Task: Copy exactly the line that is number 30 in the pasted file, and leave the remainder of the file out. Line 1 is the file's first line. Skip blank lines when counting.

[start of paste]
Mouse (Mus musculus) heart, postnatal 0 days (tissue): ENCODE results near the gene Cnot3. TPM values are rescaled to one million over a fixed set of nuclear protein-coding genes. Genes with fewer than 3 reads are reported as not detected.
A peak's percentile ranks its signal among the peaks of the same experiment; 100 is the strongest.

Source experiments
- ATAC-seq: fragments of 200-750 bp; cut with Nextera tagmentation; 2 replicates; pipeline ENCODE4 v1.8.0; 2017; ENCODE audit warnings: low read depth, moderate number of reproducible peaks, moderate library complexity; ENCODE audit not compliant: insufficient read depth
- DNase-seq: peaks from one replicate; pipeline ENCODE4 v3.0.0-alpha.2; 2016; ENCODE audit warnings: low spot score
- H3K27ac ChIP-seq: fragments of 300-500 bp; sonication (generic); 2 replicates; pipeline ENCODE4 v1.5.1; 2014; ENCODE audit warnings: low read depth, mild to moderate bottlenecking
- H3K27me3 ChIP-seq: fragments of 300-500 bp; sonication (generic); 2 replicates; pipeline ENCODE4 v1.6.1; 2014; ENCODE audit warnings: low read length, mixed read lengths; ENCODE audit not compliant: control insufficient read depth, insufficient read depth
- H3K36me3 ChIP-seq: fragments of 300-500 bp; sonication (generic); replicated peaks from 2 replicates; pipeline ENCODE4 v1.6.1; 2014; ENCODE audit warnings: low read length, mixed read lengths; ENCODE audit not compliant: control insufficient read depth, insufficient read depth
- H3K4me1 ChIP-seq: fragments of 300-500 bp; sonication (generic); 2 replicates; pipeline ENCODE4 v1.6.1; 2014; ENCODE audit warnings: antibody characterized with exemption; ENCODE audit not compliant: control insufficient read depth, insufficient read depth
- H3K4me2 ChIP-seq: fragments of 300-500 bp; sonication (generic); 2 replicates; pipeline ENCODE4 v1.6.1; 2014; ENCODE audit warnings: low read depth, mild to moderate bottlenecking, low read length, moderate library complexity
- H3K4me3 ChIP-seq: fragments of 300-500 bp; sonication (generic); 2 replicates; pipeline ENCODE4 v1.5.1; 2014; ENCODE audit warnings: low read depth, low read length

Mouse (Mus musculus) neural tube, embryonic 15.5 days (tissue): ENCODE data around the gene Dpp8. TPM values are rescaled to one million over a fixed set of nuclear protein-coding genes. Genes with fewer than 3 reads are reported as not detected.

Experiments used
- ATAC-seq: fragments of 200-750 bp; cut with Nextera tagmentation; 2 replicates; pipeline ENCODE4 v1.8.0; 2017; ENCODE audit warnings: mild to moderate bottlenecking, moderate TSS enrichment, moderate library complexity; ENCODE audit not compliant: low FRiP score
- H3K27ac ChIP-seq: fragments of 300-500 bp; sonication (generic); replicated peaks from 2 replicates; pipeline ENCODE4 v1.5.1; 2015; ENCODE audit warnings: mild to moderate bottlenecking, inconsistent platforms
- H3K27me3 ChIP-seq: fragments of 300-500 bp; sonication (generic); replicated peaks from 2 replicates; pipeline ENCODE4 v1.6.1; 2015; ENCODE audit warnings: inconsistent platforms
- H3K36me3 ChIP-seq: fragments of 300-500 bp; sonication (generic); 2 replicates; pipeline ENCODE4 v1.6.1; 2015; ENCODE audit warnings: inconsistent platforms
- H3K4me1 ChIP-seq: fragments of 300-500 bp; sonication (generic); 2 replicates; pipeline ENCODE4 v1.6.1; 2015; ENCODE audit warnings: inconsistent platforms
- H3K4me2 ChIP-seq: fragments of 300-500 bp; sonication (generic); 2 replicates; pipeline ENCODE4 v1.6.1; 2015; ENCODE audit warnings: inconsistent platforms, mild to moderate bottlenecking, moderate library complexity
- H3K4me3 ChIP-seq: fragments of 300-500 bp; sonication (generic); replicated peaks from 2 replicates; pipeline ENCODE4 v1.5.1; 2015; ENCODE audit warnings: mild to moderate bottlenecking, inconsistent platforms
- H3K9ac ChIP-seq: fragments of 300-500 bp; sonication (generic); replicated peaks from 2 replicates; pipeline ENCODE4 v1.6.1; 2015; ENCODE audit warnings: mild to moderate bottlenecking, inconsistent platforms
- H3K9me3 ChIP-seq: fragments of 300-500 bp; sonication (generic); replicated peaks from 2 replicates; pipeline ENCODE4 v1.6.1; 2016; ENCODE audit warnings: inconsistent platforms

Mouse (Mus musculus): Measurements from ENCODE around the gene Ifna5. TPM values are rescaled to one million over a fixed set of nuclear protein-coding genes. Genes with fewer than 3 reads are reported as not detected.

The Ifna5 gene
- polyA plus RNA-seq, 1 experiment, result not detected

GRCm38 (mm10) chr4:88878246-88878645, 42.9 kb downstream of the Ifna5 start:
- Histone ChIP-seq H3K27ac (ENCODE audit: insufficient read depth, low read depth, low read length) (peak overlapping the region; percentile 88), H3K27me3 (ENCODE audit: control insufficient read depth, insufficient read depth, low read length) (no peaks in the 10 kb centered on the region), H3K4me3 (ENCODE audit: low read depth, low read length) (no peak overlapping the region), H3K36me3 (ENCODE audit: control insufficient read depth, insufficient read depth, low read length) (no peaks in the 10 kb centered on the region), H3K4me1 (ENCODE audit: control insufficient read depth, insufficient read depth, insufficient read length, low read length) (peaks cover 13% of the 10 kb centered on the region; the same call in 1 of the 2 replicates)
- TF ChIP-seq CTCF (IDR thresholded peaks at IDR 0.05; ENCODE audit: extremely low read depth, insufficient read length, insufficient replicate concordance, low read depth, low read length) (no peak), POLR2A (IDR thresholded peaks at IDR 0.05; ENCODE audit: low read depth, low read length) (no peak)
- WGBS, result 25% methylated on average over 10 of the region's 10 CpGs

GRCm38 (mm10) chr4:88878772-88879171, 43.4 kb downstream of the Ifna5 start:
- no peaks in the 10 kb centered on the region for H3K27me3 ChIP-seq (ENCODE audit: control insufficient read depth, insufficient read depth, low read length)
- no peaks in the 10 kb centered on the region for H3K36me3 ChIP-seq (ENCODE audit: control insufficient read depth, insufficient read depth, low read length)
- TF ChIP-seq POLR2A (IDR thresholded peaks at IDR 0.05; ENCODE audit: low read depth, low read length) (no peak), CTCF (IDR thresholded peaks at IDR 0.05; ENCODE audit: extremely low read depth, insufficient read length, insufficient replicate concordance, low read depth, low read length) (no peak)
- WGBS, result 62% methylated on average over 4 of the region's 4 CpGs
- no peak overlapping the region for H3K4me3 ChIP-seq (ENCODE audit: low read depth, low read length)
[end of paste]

GRCm38 (mm10) chr4:88878772-88879171, 43.4 kb downstream of the Ifna5 start: